Because his parents are unknown, there is a small chance that Theo might develop leishmania one day. It's transmitted by sandflies that don't occur in the UK, but it is a condition that can be managed. I did a lot of research into leishmania when I offered to foster a Greek dog a few years ago, and feel confident about that. If Theo does turn out to be unlucky, I know people who are experts on the condition and won't just have to rely on the local vet.
I was a bit wary of adopting from Little Friends at first. There are a lot of people importing dogs from southern and eastern Europe into the UK, ranging from small dedicated organisations who take a lot of trouble over finding homes that are well-equipped to take on a particular dog, to (a few) people who basically are in it for the money, and are really dog traders importing fairly large numbers of dogs with minimal checks and iffy health. And all the official sources about getting a puppy will tell you, of course : always see the pup with his mother, never get a pup that is delivered to you, definitely never get a pup via hand-overs in service station car parks!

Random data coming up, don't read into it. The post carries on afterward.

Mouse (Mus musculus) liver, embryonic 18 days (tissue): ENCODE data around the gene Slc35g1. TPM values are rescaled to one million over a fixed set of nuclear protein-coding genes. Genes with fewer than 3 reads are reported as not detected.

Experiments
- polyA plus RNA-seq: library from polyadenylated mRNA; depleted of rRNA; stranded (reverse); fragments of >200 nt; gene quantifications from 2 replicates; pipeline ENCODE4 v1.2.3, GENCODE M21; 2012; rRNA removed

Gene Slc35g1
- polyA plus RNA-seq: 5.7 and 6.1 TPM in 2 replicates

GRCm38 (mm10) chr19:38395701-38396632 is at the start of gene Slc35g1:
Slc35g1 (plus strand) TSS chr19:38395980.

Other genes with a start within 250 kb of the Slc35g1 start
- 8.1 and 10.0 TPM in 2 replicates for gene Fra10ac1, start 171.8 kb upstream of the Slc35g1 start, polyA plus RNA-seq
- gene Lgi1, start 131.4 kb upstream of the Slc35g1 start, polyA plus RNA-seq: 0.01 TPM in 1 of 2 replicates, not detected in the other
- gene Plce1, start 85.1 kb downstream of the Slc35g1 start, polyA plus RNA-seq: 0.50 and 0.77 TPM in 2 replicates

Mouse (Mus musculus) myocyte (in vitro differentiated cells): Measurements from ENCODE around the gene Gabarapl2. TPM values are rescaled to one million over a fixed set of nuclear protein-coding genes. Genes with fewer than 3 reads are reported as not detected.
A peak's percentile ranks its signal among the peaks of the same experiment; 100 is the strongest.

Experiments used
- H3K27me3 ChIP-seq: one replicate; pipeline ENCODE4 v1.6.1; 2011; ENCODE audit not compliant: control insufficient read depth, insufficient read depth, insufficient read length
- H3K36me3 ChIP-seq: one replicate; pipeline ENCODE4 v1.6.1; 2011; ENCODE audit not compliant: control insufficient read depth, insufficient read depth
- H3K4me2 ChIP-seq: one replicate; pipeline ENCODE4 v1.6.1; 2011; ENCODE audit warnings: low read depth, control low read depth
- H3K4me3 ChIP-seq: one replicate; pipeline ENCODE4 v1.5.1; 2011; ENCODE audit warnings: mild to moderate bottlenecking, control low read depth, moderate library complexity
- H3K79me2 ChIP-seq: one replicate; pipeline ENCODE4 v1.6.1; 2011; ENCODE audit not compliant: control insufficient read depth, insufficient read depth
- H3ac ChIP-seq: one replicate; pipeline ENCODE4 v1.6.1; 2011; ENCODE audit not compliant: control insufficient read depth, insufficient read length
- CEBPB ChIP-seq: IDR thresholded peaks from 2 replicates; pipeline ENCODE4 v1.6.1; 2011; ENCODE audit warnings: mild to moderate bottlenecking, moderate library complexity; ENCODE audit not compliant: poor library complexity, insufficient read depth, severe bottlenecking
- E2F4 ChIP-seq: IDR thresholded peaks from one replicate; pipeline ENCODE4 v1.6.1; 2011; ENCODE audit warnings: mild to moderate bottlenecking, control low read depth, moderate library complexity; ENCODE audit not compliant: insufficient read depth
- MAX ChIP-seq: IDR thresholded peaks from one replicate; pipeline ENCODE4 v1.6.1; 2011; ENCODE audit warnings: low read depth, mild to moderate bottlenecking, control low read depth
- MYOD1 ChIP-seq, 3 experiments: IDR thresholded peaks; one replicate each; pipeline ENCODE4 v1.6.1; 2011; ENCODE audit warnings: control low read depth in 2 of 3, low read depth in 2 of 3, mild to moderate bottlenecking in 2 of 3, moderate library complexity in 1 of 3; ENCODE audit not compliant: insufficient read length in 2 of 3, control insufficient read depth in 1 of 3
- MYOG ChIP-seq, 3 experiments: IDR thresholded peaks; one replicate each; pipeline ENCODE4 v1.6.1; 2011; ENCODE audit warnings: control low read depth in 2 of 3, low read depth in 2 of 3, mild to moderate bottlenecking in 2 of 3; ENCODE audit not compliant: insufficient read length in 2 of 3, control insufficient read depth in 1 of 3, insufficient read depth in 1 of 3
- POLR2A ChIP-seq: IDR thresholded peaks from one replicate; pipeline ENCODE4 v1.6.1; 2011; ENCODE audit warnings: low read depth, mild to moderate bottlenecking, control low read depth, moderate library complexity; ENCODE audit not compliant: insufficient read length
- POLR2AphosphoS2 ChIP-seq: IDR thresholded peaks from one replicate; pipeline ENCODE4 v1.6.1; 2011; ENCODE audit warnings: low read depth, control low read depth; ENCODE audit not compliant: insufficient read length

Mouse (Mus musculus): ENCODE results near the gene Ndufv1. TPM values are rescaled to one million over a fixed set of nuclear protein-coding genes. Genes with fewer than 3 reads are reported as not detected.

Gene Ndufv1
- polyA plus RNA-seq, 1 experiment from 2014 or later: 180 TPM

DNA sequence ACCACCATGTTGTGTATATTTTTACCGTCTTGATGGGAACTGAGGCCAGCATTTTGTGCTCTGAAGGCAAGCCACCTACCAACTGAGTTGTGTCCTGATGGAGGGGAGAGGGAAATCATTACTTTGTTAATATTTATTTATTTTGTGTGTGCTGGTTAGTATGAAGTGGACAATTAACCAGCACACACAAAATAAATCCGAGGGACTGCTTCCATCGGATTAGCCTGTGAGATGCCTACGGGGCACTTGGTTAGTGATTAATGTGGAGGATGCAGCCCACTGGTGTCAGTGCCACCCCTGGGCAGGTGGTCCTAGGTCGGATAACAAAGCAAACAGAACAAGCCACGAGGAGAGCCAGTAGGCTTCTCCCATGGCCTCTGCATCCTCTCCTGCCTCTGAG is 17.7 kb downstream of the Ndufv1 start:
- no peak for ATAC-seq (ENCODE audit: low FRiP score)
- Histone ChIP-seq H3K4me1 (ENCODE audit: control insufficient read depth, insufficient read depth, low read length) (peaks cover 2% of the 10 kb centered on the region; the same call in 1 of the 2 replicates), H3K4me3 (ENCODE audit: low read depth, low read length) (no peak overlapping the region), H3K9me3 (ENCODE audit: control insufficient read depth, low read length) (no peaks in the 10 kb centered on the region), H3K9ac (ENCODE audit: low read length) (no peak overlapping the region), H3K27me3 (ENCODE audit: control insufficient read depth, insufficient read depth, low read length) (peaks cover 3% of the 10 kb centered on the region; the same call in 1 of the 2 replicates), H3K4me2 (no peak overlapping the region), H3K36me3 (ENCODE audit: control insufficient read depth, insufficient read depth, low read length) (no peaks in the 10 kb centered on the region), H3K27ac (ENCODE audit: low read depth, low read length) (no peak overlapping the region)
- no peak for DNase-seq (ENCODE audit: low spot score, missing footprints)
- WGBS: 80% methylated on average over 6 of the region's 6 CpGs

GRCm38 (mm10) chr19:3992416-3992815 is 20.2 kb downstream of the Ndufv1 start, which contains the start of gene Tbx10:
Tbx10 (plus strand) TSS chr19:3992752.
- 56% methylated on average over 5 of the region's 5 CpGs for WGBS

So I checked out Little Friends with other rescues based in Greece, and asked a lot of questions about how they operate. I am very confident they are one of the good ones. They really could not have worked harder to make sure that Theo had the very best start in life. He even travelled from Greece in a camper-van with a volunteer that he already knew well, and practiced sleeping in the camper-van before they set off, so as to keep the upset of the journey to a minimum. And they are definitely not in it for the money.